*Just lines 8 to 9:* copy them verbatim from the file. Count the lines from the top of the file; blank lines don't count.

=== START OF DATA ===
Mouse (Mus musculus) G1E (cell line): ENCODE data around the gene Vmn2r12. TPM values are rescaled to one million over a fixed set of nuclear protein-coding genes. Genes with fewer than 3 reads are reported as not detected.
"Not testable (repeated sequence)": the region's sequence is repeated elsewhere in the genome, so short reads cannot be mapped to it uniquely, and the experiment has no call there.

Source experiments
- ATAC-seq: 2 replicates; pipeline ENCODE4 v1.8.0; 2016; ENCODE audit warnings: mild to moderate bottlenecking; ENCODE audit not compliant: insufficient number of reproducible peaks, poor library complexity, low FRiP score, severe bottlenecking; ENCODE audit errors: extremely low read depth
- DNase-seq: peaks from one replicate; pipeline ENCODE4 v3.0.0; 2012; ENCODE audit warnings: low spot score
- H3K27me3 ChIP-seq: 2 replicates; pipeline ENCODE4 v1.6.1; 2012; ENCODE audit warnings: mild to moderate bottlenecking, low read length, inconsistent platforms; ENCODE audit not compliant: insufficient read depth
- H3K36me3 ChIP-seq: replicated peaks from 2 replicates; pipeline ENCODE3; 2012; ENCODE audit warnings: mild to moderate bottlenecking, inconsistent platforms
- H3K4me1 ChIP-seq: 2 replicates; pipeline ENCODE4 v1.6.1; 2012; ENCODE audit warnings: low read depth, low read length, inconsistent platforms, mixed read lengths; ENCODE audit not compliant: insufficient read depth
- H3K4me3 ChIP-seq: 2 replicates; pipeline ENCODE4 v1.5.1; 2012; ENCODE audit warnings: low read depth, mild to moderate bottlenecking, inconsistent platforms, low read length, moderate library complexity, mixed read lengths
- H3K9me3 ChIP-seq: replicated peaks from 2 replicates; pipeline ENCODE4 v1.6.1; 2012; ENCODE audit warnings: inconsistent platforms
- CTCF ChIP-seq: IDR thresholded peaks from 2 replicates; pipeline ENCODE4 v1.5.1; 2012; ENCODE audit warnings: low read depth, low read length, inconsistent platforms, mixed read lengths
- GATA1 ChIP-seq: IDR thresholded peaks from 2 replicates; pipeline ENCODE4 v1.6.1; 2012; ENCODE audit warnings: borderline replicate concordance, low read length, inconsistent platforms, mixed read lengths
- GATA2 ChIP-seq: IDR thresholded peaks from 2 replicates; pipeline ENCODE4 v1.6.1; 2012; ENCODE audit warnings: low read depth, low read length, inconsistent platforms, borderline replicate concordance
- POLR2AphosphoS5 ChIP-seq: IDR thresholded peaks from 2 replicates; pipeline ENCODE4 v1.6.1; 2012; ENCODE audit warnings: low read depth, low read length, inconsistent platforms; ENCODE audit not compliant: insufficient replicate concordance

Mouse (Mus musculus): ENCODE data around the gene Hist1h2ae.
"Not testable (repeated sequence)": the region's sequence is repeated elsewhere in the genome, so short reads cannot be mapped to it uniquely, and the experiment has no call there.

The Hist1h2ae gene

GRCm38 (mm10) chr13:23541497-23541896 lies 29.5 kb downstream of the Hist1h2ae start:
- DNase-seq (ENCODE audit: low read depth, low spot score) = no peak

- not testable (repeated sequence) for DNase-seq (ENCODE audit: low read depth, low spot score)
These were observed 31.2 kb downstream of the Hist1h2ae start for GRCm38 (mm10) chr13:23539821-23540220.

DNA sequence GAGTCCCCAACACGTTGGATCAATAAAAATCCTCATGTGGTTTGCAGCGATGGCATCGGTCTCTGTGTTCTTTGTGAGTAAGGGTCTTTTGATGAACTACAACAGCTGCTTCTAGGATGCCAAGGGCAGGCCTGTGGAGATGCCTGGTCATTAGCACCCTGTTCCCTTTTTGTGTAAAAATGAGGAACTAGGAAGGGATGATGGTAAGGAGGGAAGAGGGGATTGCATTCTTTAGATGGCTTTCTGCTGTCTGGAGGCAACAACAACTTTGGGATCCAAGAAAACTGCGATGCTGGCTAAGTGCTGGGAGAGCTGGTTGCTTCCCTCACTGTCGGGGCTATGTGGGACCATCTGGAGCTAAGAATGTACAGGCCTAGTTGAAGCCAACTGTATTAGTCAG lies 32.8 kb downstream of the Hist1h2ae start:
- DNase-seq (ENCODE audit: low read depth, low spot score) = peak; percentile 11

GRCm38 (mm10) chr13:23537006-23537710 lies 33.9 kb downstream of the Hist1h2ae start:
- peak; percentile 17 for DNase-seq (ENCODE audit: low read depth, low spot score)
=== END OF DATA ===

- H3K4me1 ChIP-seq: 2 replicates; pipeline ENCODE4 v1.6.1; 2012; ENCODE audit warnings: low read depth, low read length, inconsistent platforms, mixed read lengths; ENCODE audit not compliant: insufficient read depth
- H3K4me3 ChIP-seq: 2 replicates; pipeline ENCODE4 v1.5.1; 2012; ENCODE audit warnings: low read depth, mild to moderate bottlenecking, inconsistent platforms, low read length, moderate library complexity, mixed read lengths